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Old 08-21-2010, 10:04 PM   #1
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I am working on my first batch of fruit wine. My wife really likes the sweet wines, so when I added my sugar, I added more than the recipe called for. My starting SG was 1.118. All has been going well, fermentation in progress, SG dropping and is now 1.022 which is right at 12.5% ABV.

If I let it go to 1.00 or below, the ABV is going to be 15.5% or higher. I have a few questions that some of you pros may be able to help answer.....

1. I'm sure the higher ABV will be nice, but is it going to drastically affect the taste?

2. Is it going to have a high alcohol flavor and be very dry?

3. Should I stop the fermentation and if so what is the best method?

4. Or should I not worry about it and back sweeten at bottling time and hope to get lucky?

Any advice you have is appreciated!

Thanks!!!
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Old 08-22-2010, 12:19 AM   #2
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Stopping an active fermentation is like stopping a freight train- I've never had good luck doing that. You could attempt it you need to- you can rack the wine and add sorbate and campden to it and then chill it. When the yeast falls out and the wine is clear, rack it again. That might be enough to stop it, but I've never been able to do it.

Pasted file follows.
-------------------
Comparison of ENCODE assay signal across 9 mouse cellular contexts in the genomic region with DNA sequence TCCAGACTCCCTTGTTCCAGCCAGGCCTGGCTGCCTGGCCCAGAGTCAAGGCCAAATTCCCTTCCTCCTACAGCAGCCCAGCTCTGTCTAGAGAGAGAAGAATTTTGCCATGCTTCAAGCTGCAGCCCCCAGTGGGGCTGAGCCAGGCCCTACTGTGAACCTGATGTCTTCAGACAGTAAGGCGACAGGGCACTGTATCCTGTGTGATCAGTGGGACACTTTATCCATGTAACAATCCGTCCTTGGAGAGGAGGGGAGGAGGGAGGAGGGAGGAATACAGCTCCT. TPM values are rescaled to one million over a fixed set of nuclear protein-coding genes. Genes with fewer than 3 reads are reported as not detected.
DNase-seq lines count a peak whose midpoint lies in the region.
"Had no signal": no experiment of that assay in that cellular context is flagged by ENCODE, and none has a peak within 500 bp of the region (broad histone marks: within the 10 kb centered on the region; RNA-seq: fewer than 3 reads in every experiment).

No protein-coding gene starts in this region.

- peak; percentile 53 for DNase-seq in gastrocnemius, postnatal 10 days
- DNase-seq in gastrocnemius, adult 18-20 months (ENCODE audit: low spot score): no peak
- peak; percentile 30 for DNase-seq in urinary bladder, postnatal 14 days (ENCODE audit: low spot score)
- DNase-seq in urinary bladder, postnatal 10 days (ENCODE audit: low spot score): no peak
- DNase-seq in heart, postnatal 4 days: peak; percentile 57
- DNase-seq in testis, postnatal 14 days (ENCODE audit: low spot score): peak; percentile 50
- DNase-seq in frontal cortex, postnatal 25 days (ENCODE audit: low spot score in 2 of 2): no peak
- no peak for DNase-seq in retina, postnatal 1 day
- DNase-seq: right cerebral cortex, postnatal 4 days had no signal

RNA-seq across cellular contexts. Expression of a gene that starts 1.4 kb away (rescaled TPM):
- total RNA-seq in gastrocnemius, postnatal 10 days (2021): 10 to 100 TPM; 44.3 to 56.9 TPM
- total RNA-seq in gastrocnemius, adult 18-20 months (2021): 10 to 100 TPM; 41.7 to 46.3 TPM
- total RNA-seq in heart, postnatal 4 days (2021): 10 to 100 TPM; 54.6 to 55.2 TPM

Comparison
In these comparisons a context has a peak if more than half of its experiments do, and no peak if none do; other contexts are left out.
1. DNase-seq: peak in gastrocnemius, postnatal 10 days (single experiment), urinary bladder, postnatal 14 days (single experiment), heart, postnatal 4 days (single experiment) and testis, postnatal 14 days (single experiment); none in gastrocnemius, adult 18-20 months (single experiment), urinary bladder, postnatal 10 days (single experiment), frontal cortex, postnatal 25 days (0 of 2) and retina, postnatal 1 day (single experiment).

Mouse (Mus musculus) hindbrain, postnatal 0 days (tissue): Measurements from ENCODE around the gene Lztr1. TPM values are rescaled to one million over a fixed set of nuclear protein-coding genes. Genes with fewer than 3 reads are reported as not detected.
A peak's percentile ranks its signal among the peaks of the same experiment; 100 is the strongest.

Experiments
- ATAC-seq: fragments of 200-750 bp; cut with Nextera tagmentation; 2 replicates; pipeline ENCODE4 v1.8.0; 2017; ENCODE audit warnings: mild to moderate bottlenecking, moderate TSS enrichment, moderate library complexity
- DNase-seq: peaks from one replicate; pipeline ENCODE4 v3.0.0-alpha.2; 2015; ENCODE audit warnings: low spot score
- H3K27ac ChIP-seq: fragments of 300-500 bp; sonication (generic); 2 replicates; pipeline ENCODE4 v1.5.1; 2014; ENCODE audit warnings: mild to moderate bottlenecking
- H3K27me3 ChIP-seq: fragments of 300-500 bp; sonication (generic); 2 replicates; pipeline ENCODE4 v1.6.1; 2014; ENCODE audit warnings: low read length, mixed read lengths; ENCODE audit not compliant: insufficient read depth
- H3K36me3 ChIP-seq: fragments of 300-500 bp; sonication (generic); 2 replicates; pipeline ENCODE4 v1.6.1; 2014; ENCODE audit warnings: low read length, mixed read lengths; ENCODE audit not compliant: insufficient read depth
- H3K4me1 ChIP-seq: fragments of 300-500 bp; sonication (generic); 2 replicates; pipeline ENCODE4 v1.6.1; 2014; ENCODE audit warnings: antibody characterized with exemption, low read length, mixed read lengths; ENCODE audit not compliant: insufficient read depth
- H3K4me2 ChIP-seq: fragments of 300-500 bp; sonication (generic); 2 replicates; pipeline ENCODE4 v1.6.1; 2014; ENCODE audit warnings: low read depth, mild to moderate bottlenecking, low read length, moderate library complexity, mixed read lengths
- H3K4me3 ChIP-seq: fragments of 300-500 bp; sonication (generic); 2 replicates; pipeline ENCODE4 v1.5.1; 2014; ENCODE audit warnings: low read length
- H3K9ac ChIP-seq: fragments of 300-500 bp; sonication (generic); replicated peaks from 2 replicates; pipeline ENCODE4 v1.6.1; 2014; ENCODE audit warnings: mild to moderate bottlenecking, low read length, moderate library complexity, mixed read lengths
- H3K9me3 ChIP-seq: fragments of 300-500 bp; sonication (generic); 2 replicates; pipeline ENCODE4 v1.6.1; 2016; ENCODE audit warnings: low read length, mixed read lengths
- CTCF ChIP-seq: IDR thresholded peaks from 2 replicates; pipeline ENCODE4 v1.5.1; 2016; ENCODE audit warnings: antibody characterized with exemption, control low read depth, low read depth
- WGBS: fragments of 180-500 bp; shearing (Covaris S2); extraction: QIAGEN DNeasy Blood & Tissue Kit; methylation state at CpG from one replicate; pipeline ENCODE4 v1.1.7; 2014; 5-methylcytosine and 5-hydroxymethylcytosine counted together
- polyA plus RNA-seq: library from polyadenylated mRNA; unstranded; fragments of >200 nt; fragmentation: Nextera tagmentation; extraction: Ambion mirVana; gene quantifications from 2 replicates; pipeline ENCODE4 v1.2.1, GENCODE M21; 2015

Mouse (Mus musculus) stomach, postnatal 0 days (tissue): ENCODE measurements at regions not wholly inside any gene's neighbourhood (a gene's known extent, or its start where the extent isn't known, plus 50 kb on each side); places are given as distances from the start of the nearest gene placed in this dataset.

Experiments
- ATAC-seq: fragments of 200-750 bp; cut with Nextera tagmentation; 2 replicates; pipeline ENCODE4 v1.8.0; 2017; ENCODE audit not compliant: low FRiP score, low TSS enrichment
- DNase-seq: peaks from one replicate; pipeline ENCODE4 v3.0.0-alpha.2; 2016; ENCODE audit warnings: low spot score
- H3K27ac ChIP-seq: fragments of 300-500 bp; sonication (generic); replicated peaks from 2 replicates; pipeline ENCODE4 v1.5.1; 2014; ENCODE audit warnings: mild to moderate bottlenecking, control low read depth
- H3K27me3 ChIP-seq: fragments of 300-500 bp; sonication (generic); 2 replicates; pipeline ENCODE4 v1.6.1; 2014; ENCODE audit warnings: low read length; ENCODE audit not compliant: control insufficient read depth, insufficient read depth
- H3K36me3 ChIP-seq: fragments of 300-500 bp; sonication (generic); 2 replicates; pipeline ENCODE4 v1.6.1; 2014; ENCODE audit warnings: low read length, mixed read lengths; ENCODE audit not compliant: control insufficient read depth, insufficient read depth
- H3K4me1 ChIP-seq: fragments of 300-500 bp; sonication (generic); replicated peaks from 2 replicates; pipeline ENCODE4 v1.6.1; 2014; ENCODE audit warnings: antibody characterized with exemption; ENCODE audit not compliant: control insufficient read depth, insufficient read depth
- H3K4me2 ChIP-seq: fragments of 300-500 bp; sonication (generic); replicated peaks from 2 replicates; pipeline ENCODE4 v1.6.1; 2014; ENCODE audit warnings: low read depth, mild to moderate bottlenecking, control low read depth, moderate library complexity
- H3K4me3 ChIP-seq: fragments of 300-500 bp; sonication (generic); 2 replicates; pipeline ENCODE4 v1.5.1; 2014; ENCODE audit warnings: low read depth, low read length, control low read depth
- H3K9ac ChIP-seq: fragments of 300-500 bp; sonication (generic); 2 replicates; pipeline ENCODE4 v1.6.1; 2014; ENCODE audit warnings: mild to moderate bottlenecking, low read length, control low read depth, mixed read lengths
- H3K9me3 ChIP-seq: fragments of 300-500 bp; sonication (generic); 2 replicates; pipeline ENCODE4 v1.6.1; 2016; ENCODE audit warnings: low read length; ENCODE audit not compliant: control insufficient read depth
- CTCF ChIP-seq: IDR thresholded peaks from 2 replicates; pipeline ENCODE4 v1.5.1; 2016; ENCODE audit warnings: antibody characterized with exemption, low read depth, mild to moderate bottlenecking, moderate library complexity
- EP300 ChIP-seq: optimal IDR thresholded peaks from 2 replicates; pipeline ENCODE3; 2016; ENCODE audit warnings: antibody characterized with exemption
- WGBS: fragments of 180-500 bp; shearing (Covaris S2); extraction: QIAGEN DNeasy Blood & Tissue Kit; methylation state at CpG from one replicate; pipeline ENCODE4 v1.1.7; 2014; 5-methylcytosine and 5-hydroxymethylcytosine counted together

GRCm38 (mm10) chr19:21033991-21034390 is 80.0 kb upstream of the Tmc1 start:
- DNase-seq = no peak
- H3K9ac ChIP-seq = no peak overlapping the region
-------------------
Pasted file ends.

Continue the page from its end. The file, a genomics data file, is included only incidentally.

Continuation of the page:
A super high OG could create a wine that tastes like rocket fuel and may take several years to age out. I like to make my fruit wines at 1.085-1.090 usually, since wine yeast will ferment dry, usually to .990 or so. So, starting at 1.110 isn't too bad I guess.

I usually allow my wines to finish, clear, and age a bit before stabilizing and sweetening if needed. That's just always been my way, and it's definitely the easy way.

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Old 08-22-2010, 12:46 AM   #3
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If an experienced man such as you with 25,000 posts can't stop a freight train fermentation, I will not even attempt it. When the SG stops dropping, I will rack, back sweeten at bottling and call it PORT! My brother-in-law loves port!

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Old 08-22-2010, 01:34 AM   #4
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Quote:
Originally Posted by Rickochet View Post
If an experienced man such as you with 25,000 posts can't stop a freight train fermentation, I will not even attempt it. When the SG stops dropping, I will rack, back sweeten at bottling and call it PORT! My brother-in-law loves port!
Well, I'm pretty experienced but I know that a few others have done it successfully. I've just never had luck with it. It's probably possible, with some effort.

(I'm not a man, by the way!)
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Old 08-22-2010, 11:55 AM   #5
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Well, I'm pretty experienced but I know that a few others have done it successfully. I've just never had luck with it. It's probably possible, with some effort.

(I'm not a man, by the way!)
Er....... make that experienced lady!!!!! Sorry about that!

But thanks again for your speedy reply! It looks like you have helped many men AND women work through some interesting home brewing & wine making quandaries.

Rick
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